After gracing the Jersey Shore with their presence last winter, the majestic snowy owls have returned.
Intrepid photographers have recently spotted the elusive birds of prey resting on beaches along the southern shore.
Photographer Ray Yeager captured the above image at the Holgate, Long Beach Island unit of the Edwin B. Forsythe National Wildlife Refuge in early November.
He says that the best chance of seeing a snowy owl is in an open field or on sand dunes.
“Similar to their terrain in the Arctic,” he says. “I would expect several more to follow.”
The snowy owl hails from the Canadian tundra, according to The Raptor Trust, a non-profit bird rehabilitation facility based in Millington, NJ. The facility provides the following description of the bird on its website:
When perched, the bird has a smooth, heavy appearance. Its head is rounded and lacks feather tufts. It has bright yellow eyes, a black beak, and thickly feathered legs and feet. The female is larger than the male, as in all owls, but the recognizable difference is that the adult male is almost pure white, while the female has dark, heavy flecking.
They’ll visit New Jersey more often if the availability of food — including mostly lemmings, but also rabbits, rodents, birds, and fish — in the Arctic region is low, as explained on The Raptor Trust’s website:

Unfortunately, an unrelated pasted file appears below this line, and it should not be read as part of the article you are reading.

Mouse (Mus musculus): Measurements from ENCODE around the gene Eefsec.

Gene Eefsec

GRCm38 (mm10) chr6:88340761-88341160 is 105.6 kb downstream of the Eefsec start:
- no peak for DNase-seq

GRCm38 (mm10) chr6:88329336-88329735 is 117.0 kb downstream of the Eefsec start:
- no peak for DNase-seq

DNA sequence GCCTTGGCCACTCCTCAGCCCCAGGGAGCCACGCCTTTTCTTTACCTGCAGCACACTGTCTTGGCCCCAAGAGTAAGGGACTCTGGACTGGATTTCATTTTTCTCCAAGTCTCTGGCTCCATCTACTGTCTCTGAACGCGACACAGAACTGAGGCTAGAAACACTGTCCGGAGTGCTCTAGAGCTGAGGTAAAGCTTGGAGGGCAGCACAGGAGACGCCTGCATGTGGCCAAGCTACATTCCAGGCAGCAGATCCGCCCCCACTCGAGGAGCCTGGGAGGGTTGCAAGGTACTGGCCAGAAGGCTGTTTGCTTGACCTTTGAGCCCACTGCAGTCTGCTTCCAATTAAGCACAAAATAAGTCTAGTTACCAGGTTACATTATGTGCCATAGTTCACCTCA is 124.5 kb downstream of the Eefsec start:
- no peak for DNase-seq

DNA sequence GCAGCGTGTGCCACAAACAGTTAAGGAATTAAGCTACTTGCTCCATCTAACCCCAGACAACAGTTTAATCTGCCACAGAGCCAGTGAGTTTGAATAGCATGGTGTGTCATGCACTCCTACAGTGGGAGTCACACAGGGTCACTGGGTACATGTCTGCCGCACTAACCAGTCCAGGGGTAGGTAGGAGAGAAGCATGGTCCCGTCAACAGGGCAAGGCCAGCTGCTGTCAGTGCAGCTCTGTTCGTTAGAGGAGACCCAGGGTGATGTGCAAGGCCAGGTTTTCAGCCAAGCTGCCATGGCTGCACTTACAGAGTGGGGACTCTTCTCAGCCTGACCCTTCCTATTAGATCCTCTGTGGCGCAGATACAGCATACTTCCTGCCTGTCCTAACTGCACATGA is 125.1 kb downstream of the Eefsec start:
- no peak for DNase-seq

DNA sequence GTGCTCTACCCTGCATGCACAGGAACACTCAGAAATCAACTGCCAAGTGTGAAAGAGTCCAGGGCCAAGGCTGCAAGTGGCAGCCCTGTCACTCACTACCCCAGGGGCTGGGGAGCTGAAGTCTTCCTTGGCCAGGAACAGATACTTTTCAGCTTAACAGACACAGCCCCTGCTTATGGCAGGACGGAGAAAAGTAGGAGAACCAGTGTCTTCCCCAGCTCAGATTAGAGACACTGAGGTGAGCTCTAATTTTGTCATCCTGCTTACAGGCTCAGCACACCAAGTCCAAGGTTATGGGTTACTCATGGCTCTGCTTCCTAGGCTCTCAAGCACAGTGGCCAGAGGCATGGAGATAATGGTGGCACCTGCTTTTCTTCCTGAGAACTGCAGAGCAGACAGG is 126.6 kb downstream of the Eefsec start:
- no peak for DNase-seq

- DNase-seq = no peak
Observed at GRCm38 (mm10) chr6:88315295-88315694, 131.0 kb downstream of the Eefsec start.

These winter visits to our state depend on the availability of food in its Arctic home, not on the severe weather there, which the bird is well equipped to endure. Periodically, in cycles of from four to eight years, the populations of the Snowy’s usual northern prey species decline. Then these owls begin a southward movement in search of food, and we are afforded a chance to see one of nature’s masterpieces.
Last year’s influx of snowy owls at the Jersey Shore was unusual, Pete Dunne, director of the Cape May Bird Observatory, told NJ Spotlight in Dec. 2013.
Read about Dunne’s theories regarding why snowy owls were abundant locally last year.
Experts say to keep your distance from the birds, as they may be hungry, tired, and stressed from their long journey to the area.